Have you ever wondered why the cold induces dental pain and hypersensitivity? Researchers have found odontoblasts, the cells that make up the dentin of a tooth, have a newly discovered function – sensing cold – that can trigger pain in the teeth.
However, researchers, including JochenLennerz of Massachusetts General Hospital, have also found a way to block the path to cold-sensitive teeth. “We found that odontoblasts, which support the shape of the tooth, are also responsible for detecting cold,” Lennerz said.
Teeth injured by exposure to cold can occur for many reasons. Many people have experienced severe cold pain when they have a hole in a tooth from an untreated cavity.
For the study, the team conducted experiments on mice whose molars were drilled under anesthesia. Mice with dental injuries show pain with their behavior; they drink up to 300 percent more sugar water than their litter mates without dental injuries, for example.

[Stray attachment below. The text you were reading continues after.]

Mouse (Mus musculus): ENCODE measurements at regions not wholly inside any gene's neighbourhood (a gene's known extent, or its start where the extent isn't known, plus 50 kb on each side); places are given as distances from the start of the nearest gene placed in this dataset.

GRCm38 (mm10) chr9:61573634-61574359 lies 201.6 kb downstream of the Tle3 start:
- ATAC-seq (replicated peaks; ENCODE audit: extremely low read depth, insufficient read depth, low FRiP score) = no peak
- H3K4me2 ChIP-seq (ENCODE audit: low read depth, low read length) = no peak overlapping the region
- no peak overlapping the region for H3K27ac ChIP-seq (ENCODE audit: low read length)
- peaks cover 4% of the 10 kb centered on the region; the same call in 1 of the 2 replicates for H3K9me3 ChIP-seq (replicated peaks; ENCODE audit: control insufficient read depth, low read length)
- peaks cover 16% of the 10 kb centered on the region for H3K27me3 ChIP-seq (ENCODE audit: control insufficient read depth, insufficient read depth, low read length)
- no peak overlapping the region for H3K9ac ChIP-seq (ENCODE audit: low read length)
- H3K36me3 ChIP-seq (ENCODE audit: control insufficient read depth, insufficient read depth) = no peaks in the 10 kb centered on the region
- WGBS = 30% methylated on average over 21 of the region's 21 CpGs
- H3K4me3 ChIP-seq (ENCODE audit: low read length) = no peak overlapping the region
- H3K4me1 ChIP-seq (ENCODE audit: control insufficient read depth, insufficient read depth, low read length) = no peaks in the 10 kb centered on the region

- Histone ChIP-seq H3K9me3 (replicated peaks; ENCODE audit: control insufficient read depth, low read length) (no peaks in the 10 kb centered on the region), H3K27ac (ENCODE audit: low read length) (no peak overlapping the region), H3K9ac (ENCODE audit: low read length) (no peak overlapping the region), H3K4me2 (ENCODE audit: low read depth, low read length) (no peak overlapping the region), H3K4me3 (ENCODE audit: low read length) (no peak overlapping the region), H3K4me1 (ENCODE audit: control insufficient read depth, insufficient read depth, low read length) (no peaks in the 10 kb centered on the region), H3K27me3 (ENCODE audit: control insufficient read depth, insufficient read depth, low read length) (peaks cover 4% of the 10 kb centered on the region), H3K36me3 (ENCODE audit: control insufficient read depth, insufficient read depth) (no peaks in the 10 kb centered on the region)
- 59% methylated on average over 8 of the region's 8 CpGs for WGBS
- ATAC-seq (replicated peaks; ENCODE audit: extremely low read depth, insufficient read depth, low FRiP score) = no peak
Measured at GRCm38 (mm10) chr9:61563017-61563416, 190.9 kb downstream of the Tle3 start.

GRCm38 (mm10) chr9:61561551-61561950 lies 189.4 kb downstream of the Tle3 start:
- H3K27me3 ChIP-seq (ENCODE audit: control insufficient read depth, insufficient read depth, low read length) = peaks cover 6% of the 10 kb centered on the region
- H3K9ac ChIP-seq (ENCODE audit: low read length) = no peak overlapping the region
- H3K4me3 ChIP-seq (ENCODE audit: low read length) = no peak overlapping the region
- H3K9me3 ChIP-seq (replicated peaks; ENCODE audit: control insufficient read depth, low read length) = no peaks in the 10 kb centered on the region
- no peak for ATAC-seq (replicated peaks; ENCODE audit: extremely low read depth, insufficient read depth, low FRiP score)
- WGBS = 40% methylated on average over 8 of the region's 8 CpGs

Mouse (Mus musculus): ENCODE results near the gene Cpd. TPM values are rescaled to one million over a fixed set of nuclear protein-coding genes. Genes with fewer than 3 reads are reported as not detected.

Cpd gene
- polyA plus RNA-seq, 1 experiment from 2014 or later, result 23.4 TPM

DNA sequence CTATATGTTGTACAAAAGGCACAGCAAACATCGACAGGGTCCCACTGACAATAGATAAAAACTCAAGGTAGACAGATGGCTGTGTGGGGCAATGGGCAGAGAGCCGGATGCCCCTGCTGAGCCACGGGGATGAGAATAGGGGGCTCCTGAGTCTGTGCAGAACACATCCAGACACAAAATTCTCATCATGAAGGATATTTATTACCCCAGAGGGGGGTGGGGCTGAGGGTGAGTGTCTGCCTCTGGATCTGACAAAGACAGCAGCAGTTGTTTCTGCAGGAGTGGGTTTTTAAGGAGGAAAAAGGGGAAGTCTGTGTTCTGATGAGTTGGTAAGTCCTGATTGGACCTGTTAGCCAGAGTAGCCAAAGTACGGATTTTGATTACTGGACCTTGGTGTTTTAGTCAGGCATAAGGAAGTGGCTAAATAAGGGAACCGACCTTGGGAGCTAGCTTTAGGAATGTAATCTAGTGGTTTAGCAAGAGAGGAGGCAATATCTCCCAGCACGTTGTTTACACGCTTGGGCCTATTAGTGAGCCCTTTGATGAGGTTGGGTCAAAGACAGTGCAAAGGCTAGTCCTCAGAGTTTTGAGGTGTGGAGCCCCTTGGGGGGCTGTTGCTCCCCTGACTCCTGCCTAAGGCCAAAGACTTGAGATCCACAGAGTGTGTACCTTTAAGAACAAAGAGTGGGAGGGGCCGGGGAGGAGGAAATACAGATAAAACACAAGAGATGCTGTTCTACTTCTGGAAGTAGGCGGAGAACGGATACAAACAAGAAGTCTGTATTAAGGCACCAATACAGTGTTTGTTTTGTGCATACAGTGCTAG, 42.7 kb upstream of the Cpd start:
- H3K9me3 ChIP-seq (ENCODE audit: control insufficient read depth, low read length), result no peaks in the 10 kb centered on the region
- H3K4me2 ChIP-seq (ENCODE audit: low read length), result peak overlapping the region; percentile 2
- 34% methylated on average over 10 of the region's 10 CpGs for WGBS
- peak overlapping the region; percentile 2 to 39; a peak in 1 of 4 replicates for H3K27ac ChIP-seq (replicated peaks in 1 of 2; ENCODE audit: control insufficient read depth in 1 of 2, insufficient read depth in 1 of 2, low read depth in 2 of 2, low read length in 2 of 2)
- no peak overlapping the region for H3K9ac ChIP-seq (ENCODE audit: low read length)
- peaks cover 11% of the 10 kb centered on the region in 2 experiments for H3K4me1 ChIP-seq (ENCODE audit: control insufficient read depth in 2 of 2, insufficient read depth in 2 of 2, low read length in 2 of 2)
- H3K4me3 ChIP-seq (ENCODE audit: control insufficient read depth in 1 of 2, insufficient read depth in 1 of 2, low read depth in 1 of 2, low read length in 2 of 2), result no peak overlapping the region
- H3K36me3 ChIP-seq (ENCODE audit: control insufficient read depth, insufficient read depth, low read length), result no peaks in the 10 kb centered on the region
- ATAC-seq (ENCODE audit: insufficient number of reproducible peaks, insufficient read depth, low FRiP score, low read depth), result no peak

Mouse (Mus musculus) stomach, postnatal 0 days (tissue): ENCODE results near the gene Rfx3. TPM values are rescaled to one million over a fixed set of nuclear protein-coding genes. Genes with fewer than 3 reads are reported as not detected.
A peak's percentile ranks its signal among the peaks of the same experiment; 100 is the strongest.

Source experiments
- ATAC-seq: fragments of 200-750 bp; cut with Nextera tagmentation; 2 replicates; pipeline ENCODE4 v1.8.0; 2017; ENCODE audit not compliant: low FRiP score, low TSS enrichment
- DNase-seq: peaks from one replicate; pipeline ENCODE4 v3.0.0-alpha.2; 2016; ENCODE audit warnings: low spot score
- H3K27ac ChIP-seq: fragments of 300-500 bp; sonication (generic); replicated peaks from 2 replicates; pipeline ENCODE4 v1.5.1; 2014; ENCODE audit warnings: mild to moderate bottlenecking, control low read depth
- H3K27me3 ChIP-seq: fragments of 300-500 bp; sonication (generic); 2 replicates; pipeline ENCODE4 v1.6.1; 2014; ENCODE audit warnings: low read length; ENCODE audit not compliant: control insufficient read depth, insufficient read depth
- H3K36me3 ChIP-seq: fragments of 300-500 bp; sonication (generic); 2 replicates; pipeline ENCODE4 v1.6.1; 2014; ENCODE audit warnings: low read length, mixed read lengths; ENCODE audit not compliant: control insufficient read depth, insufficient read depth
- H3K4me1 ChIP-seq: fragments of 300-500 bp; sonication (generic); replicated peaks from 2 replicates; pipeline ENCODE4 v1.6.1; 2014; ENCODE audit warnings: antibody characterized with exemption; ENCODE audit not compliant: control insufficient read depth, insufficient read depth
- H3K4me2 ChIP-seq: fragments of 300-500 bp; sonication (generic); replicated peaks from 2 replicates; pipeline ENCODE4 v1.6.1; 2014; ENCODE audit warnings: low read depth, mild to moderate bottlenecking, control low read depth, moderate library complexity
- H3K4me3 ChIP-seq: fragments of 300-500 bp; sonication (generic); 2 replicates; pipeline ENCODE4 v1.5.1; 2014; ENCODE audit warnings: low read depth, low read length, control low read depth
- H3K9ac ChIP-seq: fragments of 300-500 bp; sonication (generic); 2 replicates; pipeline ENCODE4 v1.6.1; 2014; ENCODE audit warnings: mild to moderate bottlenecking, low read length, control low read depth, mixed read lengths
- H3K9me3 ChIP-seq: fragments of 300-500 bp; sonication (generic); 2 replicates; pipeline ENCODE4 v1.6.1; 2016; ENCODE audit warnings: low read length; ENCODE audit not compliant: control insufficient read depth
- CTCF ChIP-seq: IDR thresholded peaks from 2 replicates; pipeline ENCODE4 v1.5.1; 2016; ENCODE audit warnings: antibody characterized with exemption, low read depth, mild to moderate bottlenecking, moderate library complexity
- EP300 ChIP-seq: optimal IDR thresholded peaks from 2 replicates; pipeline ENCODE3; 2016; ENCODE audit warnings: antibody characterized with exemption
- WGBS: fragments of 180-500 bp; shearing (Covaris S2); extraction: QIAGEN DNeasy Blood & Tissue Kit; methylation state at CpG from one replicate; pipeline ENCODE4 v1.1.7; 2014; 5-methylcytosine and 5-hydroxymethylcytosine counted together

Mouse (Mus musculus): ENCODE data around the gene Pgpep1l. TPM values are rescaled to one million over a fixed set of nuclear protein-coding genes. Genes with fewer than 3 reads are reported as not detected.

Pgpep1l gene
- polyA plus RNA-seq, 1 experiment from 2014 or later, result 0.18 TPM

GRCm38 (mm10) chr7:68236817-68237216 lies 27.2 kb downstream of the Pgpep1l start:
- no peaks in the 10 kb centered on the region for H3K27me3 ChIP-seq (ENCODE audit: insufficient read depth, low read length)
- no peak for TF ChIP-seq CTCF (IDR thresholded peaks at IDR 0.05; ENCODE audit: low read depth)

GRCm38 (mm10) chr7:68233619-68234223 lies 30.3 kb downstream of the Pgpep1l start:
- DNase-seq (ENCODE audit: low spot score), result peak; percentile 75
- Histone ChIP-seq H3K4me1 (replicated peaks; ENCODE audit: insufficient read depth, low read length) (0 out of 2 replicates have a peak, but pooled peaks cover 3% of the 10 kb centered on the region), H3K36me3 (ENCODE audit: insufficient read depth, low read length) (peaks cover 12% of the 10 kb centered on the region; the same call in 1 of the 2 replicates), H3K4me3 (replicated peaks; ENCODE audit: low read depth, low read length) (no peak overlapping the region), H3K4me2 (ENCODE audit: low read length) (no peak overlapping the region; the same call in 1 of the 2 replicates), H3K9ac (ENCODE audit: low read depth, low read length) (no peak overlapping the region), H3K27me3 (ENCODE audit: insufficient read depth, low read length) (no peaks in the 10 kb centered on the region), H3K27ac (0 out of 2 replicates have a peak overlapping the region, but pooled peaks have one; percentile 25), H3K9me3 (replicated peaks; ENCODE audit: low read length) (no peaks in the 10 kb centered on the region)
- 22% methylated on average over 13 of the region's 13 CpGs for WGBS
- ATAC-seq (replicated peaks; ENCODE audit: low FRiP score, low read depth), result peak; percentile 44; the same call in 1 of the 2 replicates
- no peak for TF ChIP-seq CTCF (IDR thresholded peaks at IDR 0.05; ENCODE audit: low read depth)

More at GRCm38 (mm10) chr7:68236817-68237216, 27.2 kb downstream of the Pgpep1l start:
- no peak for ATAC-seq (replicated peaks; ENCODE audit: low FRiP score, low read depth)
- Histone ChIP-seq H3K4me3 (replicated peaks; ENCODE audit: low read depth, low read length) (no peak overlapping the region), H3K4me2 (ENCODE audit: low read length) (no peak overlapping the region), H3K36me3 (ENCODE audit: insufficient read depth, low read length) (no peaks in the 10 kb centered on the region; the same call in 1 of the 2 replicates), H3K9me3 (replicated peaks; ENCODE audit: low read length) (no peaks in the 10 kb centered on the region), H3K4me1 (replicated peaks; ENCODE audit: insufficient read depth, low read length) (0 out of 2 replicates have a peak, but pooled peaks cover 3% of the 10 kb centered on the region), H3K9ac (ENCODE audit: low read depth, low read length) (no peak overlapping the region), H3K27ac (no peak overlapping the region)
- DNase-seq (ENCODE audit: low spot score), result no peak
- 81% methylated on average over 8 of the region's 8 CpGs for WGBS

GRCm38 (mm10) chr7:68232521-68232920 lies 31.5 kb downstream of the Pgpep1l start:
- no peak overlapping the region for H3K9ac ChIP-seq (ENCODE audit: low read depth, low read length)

In previous research, the team of researchers discovered TRCP5, a protein encoded by the TRCP5 gene that is expressed in nerves in many parts of the body. Their earlier discovery allowed researchers to focus on TRCP5 as a mediator of cold pain.
By studying genetically engineered mice that lacked the TRCP5 gene, the researchers found that mice with injured teeth did not exhibit increased drinking behavior and behaved like mice without dental injuries.
The research team also identified a pharmacological target to minimize the sensitivity of teeth to cold. For centuries, clove oil has been used as a remedy for dental pain. The active agent in clove oil is eugenol, which blocks TRCP5.